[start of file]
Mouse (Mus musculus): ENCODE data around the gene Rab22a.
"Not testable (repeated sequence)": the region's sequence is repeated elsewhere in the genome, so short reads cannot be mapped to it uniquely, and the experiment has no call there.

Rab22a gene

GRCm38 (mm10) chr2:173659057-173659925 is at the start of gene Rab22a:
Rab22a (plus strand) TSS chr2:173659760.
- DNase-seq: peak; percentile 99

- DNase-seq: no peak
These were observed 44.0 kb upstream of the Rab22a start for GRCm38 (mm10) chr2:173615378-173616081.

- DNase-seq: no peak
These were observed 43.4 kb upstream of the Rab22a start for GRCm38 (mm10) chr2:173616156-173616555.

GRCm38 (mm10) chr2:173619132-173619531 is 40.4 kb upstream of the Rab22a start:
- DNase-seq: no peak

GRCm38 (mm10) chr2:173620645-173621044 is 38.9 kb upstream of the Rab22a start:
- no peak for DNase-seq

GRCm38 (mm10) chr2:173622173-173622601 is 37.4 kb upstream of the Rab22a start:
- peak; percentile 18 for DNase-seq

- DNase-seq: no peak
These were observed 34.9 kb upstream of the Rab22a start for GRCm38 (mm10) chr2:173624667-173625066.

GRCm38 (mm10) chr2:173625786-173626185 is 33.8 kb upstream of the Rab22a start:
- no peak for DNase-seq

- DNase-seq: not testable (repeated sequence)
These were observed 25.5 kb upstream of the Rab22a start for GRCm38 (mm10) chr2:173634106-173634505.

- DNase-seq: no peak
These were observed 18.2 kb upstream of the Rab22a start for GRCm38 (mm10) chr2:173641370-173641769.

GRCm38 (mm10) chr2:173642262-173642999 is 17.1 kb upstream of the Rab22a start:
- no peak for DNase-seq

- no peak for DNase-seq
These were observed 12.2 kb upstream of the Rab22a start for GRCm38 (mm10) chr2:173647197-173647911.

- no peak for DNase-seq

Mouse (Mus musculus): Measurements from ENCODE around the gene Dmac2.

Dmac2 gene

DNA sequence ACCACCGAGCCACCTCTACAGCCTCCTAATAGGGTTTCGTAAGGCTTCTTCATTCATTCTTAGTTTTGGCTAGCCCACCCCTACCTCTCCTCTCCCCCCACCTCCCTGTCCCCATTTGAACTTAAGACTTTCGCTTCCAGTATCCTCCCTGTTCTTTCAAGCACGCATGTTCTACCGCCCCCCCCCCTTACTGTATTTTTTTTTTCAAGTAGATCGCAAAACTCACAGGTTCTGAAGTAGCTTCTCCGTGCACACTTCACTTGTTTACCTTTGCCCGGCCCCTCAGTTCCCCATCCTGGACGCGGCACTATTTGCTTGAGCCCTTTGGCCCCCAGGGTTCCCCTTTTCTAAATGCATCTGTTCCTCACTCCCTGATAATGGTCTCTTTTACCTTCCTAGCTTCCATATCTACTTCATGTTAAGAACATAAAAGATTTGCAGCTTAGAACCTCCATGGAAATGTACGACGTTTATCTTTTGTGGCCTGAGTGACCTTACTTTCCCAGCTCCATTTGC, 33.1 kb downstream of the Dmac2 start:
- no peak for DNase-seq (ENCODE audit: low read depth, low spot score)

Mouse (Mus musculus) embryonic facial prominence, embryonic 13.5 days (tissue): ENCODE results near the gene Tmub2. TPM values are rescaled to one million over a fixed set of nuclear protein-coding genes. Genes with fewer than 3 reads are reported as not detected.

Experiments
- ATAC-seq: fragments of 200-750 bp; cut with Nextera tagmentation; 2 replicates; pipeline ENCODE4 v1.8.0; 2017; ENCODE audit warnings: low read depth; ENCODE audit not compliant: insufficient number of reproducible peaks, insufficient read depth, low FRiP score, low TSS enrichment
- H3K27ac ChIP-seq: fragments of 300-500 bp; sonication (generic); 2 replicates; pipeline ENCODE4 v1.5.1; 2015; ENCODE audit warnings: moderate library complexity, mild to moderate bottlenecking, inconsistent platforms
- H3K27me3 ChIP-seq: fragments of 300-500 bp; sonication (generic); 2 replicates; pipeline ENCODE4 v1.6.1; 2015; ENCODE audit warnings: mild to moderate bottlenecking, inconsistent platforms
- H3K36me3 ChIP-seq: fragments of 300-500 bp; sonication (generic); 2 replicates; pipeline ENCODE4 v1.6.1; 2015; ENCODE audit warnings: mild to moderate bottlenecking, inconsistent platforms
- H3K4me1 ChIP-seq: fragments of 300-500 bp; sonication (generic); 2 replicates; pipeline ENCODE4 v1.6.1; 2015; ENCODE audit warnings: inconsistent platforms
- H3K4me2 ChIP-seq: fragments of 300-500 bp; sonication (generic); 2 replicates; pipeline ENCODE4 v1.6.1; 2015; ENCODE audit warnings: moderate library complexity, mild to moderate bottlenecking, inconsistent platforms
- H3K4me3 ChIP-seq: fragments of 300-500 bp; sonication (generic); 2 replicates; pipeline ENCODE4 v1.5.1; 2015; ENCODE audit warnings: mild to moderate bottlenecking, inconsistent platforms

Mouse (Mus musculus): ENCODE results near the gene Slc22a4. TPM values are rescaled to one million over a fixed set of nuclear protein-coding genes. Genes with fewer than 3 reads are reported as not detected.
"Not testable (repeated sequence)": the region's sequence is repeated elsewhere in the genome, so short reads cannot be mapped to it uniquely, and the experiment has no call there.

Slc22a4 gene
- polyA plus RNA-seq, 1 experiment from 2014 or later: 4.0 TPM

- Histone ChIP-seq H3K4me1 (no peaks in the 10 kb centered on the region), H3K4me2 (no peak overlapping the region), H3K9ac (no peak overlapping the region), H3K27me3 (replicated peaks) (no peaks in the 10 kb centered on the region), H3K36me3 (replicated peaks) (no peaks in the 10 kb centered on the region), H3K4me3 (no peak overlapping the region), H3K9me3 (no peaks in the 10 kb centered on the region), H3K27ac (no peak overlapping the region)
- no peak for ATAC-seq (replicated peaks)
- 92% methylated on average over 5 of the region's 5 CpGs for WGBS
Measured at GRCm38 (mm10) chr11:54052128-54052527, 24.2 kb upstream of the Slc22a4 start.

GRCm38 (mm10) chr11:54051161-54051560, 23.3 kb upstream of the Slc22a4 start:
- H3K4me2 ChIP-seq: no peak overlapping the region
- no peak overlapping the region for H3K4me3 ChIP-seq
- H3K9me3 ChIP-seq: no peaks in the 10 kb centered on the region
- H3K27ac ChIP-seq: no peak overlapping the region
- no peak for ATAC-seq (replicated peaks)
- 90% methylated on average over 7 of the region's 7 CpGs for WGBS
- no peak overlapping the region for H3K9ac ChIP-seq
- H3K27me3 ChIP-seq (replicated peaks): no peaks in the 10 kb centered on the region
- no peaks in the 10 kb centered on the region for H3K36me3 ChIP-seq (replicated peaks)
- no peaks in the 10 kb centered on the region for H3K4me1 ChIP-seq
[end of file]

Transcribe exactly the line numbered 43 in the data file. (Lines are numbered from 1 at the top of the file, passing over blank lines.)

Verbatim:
Mouse (Mus musculus): ENCODE results near the gene Slc22a4. TPM values are rescaled to one million over a fixed set of nuclear protein-coding genes. Genes with fewer than 3 reads are reported as not detected.